Fruits have been heralded as very good ones nutritionally due to their numerous benefits and mineral and vitamin content. Eating fruit may reduce the risk of stroke, according to an article published in the Oct. 25 issue of Neurology.
The article cited a meta-analysis of seven prospective studies, five from the US, one from Europe, and one from Japan. The study involved a total of 232,049 subjects - 90,513 men and 141,536 women - aged 25 to 103 years. The seven studies covered the period from 1970 to 2004.
For each serving of fruit consumed each day, the stroke risk was reduced by 11 percent. When fruits and vegetables were considered together, each serving consumed each day was associated with a 5 percent reduced risk of stroke.
However, the risk reduction was not significantly associated with vegetable consumption.
Researchers believe the risk may be reduced through the effects of fruit on blood pressure and high cholesterol. Previous studies have associated the stroke risk with high blood pressure and cholesterol.
A stroke is caused when the blood suddenly stops flowing to the brain. A stroke can result from vessel blockage (ischemic stroke) or bleeding (hemorrhagic stroke). The damage can lead to paralysis, speech problems, loss of feeling, memory, coma and possibly death.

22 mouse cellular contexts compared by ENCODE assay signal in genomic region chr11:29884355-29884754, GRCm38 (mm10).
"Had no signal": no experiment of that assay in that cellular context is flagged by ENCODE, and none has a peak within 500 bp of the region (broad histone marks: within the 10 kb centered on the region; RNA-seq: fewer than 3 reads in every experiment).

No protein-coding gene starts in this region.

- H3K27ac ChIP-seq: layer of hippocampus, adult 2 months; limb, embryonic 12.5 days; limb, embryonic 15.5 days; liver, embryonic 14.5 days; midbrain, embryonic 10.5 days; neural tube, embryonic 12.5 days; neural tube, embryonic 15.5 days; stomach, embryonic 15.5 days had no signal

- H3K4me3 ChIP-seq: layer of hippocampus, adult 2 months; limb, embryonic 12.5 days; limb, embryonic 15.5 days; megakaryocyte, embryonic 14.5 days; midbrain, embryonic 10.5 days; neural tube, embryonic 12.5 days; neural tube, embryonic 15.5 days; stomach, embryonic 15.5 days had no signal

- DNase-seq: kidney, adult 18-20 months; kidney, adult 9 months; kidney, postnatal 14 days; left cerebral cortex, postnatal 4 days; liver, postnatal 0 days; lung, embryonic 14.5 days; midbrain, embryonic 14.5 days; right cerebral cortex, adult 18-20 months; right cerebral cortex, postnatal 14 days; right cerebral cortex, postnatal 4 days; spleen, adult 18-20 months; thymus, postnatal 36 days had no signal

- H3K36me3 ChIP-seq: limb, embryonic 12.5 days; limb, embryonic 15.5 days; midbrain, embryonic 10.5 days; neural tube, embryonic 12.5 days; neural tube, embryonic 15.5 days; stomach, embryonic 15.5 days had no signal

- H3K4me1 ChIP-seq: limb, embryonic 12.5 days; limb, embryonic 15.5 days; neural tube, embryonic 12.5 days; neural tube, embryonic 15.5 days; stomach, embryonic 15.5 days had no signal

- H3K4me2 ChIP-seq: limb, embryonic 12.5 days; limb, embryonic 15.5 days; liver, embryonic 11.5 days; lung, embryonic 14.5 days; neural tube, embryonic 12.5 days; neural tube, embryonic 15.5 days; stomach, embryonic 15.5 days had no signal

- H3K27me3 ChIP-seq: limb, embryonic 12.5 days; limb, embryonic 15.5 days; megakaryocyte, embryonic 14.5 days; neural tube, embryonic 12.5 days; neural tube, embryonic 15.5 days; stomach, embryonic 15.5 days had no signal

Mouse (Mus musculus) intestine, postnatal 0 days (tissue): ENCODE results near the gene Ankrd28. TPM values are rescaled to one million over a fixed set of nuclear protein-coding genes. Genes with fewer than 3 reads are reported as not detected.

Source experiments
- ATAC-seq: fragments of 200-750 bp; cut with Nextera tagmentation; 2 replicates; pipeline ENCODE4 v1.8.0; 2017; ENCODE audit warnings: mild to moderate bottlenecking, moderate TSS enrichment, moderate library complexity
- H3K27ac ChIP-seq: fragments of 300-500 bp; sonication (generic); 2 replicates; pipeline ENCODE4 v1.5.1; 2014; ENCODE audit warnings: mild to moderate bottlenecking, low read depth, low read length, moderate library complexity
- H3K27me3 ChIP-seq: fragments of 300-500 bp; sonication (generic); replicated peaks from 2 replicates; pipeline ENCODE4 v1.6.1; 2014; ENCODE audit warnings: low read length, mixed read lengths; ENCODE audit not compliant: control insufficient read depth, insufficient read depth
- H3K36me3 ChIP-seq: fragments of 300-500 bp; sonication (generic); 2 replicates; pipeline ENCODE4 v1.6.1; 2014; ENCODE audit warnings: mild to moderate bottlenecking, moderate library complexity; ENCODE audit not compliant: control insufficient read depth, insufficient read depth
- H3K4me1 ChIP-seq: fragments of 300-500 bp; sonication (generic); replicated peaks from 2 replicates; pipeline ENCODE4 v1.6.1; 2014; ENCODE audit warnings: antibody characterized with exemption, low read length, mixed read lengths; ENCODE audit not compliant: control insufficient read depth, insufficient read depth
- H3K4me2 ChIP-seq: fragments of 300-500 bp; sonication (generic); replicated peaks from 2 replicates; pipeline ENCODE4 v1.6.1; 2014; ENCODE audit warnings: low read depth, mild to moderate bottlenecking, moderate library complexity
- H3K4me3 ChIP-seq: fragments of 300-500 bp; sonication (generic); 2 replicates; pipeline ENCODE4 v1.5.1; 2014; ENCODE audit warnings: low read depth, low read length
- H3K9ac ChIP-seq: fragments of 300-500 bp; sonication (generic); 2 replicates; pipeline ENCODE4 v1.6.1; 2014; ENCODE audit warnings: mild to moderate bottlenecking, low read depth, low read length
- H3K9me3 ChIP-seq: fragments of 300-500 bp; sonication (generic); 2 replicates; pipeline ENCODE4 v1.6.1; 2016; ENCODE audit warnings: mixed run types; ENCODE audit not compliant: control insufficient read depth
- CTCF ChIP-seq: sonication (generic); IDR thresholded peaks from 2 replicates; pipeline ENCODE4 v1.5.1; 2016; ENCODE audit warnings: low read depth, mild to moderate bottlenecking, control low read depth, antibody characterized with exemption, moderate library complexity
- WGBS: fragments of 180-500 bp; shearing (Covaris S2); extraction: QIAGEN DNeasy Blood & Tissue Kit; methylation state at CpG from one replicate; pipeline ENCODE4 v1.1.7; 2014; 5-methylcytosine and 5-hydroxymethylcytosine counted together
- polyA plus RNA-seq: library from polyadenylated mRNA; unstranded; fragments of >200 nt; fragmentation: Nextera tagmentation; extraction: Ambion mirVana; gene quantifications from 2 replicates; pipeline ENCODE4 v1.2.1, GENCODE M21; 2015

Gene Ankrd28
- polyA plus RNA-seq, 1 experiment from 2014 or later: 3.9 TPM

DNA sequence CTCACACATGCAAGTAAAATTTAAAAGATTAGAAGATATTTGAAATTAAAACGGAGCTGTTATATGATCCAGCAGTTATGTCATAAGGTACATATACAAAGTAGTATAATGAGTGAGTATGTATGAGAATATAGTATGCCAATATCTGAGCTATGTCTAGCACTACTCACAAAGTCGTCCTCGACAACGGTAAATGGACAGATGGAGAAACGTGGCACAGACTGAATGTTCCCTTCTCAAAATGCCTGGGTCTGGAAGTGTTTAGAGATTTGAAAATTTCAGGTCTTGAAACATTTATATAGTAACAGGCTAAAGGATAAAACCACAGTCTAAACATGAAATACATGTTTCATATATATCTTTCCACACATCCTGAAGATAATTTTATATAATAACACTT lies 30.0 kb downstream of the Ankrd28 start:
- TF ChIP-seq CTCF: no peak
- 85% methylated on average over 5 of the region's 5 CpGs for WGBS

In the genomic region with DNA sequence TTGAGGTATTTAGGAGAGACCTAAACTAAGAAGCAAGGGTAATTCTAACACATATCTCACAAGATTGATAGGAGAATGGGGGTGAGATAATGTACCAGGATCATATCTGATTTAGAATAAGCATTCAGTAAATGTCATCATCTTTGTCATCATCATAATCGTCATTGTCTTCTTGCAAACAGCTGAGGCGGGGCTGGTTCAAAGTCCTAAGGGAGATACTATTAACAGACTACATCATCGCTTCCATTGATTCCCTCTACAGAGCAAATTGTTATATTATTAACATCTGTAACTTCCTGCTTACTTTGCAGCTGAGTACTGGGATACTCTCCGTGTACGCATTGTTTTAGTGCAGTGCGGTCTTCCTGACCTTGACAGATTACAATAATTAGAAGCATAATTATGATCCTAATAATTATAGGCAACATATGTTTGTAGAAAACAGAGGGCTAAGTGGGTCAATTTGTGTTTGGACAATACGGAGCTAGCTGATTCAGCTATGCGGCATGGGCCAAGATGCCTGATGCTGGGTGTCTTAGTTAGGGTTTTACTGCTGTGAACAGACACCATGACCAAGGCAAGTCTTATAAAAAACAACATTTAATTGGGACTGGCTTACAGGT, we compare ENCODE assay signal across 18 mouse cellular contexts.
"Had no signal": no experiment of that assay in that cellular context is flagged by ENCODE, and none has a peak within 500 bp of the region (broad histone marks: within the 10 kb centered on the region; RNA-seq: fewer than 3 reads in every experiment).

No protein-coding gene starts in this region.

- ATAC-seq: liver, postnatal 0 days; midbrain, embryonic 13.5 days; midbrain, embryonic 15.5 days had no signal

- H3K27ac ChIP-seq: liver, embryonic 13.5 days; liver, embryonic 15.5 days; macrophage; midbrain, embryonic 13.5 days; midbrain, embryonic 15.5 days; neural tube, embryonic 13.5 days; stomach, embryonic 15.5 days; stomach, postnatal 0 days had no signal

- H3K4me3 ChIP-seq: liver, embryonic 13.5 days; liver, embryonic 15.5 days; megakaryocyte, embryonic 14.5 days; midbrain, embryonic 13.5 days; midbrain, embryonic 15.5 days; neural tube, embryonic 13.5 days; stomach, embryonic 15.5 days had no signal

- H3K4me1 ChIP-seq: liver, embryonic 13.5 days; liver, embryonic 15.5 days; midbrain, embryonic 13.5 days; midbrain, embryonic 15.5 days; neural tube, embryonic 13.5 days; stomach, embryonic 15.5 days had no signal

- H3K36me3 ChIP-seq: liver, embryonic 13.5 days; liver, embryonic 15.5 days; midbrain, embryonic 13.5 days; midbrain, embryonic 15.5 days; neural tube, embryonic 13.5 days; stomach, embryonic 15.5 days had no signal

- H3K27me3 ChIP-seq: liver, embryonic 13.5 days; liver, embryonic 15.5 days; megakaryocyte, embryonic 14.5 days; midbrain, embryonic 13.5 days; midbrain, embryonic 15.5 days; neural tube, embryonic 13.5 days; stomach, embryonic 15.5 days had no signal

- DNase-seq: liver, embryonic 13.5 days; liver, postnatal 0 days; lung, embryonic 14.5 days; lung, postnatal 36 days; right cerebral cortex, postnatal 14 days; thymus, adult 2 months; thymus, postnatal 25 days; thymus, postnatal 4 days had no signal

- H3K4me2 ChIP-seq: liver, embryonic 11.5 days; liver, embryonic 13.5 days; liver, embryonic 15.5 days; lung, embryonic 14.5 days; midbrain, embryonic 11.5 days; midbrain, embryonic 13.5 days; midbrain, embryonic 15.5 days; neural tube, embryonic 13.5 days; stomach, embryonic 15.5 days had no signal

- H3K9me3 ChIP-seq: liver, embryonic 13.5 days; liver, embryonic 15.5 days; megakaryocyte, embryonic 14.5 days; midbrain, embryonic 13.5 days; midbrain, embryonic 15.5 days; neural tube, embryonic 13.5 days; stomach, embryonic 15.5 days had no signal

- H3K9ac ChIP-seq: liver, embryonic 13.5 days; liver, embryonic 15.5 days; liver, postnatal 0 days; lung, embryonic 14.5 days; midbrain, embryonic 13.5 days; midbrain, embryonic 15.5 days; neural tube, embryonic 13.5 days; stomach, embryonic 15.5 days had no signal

Ischemic stroke, which is responsible for 80 percent of strokes, can be caused by atherosclerosis (narrowing of the large arteries to the brain). Hemorrhagic stroke, which accounts for 20 percent of strokes, is caused by the bursting of a blood vessel in the brain.
The risk factors for strokes include high blood pressure, atrial fibrillation (irregular heart beat), diabetes, smoking, hyperlipidaemia (high fat in the blood), alcohol abuse, obesity and certain diseases or conditions.
In the US, about 750,000 people suffer a stroke per year and about 160,000 die from that stroke. Strokes are ranked as the third largest killer, only after heart disease and cancer.